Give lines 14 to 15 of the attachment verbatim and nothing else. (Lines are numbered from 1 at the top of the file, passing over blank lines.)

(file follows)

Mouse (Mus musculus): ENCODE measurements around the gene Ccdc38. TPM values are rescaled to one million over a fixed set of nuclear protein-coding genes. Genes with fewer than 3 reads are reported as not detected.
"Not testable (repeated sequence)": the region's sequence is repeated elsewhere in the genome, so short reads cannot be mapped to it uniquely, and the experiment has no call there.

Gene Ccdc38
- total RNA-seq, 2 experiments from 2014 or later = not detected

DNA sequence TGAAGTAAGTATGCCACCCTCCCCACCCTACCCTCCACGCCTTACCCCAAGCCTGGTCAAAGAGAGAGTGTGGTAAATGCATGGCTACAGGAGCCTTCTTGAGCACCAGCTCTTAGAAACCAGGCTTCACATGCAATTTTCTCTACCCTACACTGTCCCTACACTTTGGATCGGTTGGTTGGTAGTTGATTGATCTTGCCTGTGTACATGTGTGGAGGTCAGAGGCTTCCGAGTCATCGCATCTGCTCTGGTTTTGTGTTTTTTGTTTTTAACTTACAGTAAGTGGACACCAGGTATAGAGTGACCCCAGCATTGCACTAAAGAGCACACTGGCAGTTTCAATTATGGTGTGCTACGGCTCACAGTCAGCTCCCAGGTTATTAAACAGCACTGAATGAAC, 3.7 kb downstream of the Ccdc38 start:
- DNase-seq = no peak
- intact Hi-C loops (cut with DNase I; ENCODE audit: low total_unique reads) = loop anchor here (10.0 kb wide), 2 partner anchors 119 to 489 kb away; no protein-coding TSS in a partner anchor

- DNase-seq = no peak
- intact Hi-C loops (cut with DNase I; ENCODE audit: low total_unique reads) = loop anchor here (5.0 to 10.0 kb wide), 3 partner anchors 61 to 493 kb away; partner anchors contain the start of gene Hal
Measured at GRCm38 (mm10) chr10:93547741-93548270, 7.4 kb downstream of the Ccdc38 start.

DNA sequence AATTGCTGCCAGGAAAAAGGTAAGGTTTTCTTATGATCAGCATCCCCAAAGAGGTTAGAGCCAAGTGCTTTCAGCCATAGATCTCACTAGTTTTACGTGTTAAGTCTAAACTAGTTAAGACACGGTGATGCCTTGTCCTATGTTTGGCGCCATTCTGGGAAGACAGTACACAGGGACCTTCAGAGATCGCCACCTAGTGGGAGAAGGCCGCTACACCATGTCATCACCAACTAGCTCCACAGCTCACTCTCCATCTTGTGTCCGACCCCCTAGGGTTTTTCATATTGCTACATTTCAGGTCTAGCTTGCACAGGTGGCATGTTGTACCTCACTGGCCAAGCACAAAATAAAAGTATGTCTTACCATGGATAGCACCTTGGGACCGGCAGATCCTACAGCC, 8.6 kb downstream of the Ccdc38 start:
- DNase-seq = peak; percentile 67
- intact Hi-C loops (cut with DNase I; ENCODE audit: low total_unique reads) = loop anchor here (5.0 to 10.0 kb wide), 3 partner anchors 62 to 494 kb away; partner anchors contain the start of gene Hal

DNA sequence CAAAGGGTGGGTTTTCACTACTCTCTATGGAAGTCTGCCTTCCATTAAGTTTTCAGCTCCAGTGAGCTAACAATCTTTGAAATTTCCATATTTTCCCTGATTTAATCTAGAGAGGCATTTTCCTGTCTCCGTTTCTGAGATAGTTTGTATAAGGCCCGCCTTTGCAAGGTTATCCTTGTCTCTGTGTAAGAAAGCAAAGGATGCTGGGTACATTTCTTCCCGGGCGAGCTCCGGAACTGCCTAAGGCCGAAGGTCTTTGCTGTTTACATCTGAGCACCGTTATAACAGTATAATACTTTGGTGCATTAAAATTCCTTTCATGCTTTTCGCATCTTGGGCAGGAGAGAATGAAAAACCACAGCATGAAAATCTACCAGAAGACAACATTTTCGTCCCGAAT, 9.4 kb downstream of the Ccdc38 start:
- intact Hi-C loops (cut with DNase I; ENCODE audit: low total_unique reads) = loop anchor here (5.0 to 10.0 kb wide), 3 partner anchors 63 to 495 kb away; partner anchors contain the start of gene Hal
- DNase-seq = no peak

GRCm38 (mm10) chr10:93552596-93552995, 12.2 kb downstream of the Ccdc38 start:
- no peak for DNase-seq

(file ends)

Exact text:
DNA sequence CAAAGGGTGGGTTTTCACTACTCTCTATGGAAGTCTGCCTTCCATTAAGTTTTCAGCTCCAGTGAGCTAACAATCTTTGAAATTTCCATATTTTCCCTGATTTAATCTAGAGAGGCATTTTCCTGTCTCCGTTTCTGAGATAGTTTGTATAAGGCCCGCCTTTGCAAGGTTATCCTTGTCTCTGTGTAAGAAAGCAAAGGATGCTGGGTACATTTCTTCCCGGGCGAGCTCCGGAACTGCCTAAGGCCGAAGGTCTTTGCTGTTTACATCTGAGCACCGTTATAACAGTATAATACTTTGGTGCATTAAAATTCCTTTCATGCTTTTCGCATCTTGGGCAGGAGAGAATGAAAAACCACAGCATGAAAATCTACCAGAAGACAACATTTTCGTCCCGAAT, 9.4 kb downstream of the Ccdc38 start:
- intact Hi-C loops (cut with DNase I; ENCODE audit: low total_unique reads) = loop anchor here (5.0 to 10.0 kb wide), 3 partner anchors 63 to 495 kb away; partner anchors contain the start of gene Hal